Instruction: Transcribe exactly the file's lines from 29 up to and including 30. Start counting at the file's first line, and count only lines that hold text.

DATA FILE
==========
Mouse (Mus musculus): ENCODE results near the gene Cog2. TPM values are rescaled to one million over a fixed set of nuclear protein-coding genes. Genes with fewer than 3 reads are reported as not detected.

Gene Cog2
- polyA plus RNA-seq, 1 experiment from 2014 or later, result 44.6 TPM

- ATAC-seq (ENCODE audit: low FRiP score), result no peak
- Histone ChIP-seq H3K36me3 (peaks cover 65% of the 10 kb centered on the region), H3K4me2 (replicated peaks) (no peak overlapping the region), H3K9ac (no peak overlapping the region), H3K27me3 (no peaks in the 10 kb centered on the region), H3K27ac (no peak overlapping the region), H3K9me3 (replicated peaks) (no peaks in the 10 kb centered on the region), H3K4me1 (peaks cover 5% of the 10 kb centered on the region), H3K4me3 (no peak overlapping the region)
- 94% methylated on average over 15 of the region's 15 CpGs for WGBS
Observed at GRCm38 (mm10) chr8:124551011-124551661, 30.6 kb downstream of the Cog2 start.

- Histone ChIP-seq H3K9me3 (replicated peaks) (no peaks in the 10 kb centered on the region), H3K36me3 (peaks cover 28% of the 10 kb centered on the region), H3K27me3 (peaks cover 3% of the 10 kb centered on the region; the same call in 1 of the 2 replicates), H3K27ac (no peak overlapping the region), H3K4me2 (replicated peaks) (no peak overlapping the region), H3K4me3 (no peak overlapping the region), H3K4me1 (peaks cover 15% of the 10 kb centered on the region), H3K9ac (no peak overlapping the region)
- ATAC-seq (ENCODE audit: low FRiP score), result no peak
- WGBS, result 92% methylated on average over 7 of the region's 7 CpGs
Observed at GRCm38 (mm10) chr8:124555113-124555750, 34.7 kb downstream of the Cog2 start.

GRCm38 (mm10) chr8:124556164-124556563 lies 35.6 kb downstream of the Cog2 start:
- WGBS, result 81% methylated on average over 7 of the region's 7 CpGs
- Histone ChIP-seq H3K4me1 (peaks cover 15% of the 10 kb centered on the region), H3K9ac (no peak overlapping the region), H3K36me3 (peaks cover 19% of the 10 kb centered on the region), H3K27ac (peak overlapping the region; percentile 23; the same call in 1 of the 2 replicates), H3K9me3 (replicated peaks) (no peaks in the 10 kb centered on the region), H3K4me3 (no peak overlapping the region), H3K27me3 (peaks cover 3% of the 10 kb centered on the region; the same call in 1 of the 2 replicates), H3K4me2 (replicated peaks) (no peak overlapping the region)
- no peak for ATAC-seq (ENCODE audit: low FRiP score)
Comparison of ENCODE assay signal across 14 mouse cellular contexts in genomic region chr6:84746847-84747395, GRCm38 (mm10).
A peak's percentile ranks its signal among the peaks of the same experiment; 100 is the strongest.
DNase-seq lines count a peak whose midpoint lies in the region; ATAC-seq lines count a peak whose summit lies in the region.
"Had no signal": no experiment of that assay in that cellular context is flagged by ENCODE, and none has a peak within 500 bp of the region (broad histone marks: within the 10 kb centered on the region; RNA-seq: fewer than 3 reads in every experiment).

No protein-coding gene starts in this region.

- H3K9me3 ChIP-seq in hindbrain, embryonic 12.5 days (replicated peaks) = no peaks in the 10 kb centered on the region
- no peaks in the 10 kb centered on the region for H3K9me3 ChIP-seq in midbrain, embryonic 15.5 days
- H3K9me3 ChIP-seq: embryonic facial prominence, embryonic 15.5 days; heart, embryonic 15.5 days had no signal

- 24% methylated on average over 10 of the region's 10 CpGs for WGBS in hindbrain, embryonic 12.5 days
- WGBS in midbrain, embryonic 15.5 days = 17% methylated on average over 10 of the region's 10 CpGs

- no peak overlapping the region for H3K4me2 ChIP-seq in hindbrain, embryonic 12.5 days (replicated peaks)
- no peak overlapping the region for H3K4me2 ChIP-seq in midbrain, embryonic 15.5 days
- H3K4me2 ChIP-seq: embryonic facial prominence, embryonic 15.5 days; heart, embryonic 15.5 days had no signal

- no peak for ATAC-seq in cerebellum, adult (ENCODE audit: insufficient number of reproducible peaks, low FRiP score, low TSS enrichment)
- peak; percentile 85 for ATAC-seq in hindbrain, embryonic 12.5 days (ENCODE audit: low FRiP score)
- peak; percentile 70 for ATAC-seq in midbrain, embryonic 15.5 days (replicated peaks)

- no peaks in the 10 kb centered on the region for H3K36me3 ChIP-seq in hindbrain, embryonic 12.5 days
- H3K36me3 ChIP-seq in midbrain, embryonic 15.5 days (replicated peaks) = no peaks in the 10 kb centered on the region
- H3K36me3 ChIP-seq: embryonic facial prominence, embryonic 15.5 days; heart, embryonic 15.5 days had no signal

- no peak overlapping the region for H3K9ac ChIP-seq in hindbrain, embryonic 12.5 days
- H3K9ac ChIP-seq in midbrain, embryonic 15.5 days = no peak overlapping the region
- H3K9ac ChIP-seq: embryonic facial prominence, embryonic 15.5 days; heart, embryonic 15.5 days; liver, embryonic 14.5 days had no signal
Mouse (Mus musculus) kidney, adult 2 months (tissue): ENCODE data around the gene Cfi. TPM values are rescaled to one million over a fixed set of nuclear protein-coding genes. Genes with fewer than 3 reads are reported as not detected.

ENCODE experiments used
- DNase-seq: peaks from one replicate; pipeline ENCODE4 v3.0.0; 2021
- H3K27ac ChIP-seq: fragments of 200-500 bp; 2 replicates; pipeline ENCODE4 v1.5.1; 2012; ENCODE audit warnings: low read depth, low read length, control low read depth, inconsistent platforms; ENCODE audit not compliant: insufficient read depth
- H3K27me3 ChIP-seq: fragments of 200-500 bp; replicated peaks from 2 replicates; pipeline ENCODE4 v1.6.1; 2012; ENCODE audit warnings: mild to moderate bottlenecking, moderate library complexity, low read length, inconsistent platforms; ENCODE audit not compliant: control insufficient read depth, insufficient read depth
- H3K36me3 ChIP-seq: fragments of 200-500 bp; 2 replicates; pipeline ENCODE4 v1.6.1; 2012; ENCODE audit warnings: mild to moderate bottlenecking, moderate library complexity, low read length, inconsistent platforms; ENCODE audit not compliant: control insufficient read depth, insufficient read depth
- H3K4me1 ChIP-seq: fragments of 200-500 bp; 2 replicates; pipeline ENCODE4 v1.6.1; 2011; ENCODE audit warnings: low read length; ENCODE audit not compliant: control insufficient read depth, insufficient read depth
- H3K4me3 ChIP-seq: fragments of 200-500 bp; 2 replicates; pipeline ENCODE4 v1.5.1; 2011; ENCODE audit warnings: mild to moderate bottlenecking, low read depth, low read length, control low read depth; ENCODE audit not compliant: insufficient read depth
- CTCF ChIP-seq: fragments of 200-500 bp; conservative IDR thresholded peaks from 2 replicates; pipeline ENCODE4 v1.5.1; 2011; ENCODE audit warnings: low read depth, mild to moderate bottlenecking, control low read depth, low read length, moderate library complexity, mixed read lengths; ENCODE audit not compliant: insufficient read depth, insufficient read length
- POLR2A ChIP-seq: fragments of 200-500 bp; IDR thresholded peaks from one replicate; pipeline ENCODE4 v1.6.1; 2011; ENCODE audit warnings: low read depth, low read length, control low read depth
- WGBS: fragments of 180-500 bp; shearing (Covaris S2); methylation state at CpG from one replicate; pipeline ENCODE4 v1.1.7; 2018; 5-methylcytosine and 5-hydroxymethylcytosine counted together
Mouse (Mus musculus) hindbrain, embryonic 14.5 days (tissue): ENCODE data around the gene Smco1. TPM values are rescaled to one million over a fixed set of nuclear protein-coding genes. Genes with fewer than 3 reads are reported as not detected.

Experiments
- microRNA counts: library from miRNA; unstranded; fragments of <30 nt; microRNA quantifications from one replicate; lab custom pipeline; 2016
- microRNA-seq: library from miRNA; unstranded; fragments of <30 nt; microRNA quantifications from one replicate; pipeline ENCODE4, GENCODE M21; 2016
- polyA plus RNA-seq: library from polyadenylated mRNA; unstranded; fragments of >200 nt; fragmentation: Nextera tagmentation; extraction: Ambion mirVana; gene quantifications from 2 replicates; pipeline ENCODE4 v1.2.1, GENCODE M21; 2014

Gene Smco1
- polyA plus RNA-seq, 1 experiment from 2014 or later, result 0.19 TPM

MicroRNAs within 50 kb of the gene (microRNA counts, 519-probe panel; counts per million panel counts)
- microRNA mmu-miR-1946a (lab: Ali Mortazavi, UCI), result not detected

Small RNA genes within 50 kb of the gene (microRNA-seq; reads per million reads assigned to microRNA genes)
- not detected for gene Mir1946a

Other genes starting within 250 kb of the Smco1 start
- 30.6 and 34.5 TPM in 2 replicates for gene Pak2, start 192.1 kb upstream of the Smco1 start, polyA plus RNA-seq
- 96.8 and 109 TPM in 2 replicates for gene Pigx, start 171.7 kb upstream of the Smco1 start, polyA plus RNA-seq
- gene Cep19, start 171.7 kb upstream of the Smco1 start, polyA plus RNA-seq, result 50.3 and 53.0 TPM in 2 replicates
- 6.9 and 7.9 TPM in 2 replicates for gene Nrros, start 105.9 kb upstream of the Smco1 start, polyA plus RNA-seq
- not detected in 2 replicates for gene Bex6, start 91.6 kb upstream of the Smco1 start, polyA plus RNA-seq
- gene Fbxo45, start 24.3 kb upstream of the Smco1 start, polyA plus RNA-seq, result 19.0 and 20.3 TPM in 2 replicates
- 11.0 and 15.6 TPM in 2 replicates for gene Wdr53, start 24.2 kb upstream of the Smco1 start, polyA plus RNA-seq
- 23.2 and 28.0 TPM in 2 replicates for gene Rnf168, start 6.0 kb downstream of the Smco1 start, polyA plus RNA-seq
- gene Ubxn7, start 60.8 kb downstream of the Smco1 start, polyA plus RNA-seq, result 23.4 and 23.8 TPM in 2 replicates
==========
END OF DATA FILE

- no peak for ATAC-seq in cerebellum, adult (ENCODE audit: insufficient number of reproducible peaks, low FRiP score, low TSS enrichment)
- peak; percentile 85 for ATAC-seq in hindbrain, embryonic 12.5 days (ENCODE audit: low FRiP score)